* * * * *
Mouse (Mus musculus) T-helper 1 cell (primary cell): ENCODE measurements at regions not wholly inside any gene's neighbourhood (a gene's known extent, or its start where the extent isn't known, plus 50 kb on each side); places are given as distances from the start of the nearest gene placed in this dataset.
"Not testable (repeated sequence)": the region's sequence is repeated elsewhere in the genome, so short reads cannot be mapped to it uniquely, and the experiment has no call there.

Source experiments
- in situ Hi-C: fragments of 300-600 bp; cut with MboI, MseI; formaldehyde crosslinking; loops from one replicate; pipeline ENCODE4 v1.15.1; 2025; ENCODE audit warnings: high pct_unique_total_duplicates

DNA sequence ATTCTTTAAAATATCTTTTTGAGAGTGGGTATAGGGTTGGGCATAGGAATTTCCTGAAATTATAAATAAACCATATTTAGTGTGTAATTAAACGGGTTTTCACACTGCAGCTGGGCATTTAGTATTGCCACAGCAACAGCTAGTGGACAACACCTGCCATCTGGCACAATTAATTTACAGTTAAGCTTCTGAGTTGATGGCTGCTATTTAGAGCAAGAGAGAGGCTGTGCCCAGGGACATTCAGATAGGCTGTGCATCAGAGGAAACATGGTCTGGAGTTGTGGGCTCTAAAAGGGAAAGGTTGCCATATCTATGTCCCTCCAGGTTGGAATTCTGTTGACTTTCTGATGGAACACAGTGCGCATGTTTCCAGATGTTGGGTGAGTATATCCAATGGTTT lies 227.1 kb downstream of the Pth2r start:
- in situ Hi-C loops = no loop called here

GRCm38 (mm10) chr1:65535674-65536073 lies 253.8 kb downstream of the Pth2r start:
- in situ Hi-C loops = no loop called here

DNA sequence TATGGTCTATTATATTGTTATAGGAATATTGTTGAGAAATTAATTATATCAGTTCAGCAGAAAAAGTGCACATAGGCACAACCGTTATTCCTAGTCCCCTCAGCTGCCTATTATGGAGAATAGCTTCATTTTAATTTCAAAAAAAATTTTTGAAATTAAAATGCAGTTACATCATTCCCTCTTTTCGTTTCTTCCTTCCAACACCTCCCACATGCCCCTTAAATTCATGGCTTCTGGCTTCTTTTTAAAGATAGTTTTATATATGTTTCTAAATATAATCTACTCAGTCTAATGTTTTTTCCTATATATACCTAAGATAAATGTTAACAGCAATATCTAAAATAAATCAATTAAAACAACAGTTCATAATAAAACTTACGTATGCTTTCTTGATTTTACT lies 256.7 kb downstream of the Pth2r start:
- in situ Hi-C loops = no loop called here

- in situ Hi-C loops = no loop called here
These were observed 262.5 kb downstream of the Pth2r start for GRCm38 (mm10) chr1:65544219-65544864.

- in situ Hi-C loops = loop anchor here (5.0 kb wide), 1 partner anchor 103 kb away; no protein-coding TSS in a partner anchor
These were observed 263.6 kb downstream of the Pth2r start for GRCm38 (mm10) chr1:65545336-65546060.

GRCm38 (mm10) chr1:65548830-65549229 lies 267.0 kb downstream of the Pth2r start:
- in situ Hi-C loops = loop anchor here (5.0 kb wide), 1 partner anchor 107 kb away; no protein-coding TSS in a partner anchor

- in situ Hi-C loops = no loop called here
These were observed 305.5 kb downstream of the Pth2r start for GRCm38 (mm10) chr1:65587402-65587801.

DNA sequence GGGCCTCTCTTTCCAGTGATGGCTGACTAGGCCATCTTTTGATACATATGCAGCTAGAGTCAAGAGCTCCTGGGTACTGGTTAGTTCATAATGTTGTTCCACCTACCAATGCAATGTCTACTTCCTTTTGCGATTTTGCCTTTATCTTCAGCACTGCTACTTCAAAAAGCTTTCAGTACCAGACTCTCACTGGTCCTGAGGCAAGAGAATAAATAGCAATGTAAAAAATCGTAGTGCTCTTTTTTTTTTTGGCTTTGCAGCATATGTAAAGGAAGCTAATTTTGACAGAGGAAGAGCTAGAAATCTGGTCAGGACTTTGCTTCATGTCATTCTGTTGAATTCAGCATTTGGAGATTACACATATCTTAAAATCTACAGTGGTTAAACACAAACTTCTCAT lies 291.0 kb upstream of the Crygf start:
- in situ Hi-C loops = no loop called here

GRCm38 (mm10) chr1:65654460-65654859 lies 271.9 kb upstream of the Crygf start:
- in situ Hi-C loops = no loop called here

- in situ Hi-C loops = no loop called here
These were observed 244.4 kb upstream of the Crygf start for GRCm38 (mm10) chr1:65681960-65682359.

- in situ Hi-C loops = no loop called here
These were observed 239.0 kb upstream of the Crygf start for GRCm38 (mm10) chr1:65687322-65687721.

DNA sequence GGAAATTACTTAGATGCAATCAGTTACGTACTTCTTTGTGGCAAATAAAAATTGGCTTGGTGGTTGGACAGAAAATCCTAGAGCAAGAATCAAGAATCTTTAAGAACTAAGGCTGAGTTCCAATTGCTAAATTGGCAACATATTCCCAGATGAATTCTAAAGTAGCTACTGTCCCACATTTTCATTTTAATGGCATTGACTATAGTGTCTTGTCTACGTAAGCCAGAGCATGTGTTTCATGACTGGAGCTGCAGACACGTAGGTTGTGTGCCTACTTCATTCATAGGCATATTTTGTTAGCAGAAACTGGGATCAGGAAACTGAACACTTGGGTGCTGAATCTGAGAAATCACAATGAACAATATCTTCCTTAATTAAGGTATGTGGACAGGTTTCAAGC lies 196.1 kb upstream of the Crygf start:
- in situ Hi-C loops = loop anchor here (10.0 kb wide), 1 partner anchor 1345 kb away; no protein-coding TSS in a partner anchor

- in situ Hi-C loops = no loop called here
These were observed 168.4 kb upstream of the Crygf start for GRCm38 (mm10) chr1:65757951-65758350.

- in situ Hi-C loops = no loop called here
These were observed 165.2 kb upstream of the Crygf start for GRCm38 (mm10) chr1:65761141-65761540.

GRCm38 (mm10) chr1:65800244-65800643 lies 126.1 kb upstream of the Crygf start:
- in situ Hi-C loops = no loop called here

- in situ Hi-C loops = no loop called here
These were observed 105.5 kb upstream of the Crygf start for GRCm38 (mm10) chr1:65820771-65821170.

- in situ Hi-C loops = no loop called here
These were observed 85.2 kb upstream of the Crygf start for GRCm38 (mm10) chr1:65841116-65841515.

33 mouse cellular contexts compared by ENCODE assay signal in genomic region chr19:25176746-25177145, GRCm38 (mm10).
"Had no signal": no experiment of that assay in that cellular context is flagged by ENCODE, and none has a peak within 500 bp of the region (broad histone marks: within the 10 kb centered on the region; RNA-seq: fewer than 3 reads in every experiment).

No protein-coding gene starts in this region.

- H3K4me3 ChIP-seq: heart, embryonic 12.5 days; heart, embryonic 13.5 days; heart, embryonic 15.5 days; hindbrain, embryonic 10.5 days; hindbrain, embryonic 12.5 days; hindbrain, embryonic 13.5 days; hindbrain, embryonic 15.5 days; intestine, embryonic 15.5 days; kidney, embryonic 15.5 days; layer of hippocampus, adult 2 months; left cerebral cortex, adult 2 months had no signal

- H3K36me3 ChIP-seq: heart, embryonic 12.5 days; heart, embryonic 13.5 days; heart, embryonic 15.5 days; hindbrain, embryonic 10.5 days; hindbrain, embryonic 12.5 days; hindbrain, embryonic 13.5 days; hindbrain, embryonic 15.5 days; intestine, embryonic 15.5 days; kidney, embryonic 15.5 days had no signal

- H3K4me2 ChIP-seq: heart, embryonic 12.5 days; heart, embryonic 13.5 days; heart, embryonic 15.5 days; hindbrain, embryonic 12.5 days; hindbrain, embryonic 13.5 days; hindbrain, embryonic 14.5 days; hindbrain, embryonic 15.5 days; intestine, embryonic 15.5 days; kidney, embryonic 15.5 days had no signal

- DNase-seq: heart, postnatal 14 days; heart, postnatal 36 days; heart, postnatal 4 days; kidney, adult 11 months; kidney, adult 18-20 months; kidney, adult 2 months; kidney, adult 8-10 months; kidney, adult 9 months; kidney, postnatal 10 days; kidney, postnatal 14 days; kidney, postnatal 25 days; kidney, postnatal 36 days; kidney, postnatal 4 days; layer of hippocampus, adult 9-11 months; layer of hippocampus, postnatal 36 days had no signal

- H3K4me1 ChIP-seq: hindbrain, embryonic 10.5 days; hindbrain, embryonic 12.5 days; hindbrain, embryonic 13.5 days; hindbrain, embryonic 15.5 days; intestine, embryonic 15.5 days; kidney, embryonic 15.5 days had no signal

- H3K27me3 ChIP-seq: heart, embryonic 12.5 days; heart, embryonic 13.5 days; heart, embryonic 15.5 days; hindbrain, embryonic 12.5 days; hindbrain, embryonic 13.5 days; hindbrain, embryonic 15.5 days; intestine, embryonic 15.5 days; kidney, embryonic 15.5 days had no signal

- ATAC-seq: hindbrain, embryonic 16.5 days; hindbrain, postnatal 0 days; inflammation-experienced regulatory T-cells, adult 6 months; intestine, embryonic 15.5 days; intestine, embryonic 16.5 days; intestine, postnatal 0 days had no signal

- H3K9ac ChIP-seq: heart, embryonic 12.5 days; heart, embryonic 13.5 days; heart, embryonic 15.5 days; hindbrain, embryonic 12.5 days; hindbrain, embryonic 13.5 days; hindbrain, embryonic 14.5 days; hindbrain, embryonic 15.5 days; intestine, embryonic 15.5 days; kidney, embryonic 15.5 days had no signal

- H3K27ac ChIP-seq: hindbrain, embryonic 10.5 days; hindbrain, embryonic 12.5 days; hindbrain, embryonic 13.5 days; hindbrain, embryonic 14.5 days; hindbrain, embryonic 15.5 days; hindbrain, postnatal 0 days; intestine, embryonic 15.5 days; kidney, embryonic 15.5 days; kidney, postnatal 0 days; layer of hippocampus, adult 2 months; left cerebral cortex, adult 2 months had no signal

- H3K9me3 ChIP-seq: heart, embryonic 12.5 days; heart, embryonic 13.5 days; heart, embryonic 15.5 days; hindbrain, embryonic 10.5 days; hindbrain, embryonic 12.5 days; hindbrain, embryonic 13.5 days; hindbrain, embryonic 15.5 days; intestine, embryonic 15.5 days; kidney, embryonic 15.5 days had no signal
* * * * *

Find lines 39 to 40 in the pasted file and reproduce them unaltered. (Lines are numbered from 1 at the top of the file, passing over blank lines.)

33 mouse cellular contexts compared by ENCODE assay signal in genomic region chr19:25176746-25177145, GRCm38 (mm10).
"Had no signal": no experiment of that assay in that cellular context is flagged by ENCODE, and none has a peak within 500 bp of the region (broad histone marks: within the 10 kb centered on the region; RNA-seq: fewer than 3 reads in every experiment).